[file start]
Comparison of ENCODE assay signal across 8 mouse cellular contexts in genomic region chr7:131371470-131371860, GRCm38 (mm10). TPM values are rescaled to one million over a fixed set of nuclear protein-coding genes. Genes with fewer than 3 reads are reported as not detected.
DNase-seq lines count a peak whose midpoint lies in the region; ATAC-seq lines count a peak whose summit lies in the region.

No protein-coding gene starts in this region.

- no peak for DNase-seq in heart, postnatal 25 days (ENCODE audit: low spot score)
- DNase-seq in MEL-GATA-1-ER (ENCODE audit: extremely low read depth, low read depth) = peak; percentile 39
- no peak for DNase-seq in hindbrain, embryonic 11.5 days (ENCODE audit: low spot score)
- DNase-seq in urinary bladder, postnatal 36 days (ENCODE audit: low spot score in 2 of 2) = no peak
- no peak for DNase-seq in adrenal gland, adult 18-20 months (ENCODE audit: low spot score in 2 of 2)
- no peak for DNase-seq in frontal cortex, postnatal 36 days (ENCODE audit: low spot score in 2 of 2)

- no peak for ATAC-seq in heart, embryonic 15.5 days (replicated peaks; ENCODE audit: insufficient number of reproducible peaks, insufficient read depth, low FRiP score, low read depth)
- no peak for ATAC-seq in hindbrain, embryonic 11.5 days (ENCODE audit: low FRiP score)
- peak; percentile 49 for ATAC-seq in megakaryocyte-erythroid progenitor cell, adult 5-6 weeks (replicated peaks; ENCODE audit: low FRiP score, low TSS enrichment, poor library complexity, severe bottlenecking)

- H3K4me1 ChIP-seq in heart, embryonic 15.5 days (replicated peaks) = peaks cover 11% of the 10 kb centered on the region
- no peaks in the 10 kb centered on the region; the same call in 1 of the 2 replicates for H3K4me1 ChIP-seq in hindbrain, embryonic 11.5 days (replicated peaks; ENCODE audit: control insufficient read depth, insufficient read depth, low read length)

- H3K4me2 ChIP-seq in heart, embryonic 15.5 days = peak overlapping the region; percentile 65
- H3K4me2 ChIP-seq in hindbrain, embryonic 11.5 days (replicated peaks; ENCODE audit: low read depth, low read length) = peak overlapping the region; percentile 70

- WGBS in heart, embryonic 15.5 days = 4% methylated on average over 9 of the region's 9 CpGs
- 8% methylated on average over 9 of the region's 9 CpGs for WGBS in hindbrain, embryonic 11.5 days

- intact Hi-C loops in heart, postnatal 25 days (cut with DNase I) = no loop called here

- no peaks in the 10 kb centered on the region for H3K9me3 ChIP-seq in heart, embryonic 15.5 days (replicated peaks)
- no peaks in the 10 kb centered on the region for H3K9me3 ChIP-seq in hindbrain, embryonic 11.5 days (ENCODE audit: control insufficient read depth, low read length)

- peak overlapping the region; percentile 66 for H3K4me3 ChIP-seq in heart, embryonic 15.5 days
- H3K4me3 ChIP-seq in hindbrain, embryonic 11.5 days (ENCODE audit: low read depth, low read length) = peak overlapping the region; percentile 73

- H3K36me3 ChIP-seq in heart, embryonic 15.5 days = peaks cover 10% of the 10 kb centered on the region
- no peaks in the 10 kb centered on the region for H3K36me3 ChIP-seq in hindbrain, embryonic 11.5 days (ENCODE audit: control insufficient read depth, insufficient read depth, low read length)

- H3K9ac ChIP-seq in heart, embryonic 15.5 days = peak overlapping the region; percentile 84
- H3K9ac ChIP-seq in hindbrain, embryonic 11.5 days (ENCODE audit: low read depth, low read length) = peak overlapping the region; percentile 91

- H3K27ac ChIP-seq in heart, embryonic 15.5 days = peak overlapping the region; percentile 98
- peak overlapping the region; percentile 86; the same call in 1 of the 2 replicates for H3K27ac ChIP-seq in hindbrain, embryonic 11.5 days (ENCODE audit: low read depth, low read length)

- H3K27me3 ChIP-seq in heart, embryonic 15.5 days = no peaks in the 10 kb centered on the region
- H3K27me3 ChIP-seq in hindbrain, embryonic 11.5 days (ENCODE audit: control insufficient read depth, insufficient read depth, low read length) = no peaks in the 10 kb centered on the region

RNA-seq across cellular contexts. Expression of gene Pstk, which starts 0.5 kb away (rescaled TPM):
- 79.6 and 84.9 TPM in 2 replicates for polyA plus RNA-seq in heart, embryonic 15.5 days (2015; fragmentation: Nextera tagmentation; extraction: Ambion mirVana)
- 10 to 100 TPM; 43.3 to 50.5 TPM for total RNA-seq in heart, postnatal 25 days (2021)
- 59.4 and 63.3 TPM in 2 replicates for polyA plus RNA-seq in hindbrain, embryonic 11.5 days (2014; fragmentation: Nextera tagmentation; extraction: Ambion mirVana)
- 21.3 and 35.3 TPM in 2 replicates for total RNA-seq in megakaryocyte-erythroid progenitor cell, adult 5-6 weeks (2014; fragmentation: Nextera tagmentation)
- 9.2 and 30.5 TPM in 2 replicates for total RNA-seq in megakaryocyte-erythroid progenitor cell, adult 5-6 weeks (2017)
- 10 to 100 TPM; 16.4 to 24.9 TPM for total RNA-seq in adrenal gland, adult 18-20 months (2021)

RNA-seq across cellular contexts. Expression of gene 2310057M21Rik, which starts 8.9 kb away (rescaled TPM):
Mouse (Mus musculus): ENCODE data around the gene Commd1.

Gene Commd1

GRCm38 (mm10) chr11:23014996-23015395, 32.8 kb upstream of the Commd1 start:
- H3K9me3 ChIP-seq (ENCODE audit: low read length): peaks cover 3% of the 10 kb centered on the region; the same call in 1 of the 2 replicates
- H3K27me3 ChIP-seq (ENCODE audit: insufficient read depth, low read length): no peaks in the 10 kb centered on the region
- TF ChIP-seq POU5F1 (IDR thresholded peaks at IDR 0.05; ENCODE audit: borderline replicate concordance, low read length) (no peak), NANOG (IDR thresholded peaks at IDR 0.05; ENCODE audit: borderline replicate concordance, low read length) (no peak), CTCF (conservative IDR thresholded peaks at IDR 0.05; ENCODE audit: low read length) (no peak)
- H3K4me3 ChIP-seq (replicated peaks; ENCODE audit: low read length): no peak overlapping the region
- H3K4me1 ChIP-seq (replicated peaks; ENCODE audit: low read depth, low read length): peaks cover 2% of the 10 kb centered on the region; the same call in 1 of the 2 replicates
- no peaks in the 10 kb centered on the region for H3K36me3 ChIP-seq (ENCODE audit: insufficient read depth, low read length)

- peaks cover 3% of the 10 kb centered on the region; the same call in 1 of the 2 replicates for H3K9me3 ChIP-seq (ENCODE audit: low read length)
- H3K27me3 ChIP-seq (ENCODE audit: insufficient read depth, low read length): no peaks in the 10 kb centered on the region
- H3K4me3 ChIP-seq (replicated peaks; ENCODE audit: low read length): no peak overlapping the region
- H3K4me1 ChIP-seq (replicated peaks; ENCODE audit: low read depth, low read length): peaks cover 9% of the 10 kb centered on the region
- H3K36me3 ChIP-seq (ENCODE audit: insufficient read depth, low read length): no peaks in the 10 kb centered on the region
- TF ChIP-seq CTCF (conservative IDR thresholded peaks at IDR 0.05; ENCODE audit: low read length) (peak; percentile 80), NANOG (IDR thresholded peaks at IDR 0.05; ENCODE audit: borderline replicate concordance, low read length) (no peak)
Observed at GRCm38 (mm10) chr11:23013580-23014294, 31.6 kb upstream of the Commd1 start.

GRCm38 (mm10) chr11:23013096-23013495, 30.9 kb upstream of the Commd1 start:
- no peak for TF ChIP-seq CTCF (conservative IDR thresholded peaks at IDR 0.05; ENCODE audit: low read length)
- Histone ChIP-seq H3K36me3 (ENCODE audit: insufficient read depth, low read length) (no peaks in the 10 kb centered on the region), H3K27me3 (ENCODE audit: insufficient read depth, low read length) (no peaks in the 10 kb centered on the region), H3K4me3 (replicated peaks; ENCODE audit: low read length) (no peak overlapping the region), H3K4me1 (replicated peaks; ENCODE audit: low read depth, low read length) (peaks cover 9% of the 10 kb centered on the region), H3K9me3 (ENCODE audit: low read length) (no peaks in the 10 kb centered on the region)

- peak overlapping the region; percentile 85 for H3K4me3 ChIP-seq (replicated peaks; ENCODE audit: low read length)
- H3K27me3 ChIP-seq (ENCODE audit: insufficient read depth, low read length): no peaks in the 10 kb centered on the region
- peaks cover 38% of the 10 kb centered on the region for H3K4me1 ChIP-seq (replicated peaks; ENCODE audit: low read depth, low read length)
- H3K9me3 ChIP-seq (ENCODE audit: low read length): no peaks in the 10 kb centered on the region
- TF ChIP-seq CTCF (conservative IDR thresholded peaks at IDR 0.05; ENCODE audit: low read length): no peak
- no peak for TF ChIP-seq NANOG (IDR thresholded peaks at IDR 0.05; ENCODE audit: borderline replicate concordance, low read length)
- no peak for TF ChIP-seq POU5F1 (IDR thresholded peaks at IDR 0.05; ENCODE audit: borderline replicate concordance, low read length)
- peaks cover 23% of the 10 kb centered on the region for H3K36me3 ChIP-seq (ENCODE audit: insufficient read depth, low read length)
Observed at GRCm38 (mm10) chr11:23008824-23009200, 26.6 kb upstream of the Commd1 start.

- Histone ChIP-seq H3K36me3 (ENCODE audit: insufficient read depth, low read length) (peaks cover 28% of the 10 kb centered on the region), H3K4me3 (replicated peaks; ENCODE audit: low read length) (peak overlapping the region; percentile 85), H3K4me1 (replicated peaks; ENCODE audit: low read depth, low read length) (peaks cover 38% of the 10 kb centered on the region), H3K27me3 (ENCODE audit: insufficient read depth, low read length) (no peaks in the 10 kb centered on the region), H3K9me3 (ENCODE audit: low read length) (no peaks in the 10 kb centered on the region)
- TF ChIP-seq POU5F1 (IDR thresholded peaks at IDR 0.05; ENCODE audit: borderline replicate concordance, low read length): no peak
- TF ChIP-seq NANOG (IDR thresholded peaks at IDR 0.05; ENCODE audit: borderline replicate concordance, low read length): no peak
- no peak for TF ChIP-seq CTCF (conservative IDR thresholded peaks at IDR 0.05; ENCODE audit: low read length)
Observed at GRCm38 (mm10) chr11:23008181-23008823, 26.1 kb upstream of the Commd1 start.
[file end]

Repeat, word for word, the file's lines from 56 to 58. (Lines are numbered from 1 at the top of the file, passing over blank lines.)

GRCm38 (mm10) chr11:23013096-23013495, 30.9 kb upstream of the Commd1 start:
- no peak for TF ChIP-seq CTCF (conservative IDR thresholded peaks at IDR 0.05; ENCODE audit: low read length)
- Histone ChIP-seq H3K36me3 (ENCODE audit: insufficient read depth, low read length) (no peaks in the 10 kb centered on the region), H3K27me3 (ENCODE audit: insufficient read depth, low read length) (no peaks in the 10 kb centered on the region), H3K4me3 (replicated peaks; ENCODE audit: low read length) (no peak overlapping the region), H3K4me1 (replicated peaks; ENCODE audit: low read depth, low read length) (peaks cover 9% of the 10 kb centered on the region), H3K9me3 (ENCODE audit: low read length) (no peaks in the 10 kb centered on the region)